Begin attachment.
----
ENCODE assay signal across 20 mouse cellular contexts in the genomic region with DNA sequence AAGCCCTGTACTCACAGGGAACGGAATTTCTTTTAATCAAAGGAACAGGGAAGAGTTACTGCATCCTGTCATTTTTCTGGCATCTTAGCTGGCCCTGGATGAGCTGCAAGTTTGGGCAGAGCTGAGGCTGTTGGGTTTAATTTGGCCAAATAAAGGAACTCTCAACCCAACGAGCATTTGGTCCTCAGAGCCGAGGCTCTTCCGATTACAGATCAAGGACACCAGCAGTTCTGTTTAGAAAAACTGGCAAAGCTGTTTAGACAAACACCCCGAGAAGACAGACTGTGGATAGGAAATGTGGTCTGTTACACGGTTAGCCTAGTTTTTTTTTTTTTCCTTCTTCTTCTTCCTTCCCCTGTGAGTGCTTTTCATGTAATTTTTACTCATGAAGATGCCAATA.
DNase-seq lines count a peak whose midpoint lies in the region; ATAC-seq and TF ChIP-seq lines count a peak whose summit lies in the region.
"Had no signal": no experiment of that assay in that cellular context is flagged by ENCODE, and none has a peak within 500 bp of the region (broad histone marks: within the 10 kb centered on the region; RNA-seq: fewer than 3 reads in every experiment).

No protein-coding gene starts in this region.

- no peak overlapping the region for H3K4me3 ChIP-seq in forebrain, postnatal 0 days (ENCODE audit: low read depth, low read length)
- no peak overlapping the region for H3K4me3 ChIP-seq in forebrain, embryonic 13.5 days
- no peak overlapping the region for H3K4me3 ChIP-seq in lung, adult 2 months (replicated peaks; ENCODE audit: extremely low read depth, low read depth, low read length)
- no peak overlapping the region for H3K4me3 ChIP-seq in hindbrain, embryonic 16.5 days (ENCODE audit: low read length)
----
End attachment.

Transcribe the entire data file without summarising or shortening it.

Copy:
ENCODE assay signal across 20 mouse cellular contexts in the genomic region with DNA sequence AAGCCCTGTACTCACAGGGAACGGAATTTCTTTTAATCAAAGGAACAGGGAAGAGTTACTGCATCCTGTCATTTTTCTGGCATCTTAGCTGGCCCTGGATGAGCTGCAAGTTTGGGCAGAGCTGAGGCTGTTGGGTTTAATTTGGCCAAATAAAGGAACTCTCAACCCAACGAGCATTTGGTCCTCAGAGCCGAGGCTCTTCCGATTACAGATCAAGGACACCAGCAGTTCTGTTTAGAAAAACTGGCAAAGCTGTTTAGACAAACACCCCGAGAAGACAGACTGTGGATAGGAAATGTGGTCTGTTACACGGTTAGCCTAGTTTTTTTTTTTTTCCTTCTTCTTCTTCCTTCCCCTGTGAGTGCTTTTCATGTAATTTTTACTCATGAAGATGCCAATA.
DNase-seq lines count a peak whose midpoint lies in the region; ATAC-seq and TF ChIP-seq lines count a peak whose summit lies in the region.
"Had no signal": no experiment of that assay in that cellular context is flagged by ENCODE, and none has a peak within 500 bp of the region (broad histone marks: within the 10 kb centered on the region; RNA-seq: fewer than 3 reads in every experiment).

No protein-coding gene starts in this region.

- no peak overlapping the region for H3K4me3 ChIP-seq in forebrain, postnatal 0 days (ENCODE audit: low read depth, low read length)
- no peak overlapping the region for H3K4me3 ChIP-seq in forebrain, embryonic 13.5 days
- no peak overlapping the region for H3K4me3 ChIP-seq in lung, adult 2 months (replicated peaks; ENCODE audit: extremely low read depth, low read depth, low read length)
- no peak overlapping the region for H3K4me3 ChIP-seq in hindbrain, embryonic 16.5 days (ENCODE audit: low read length)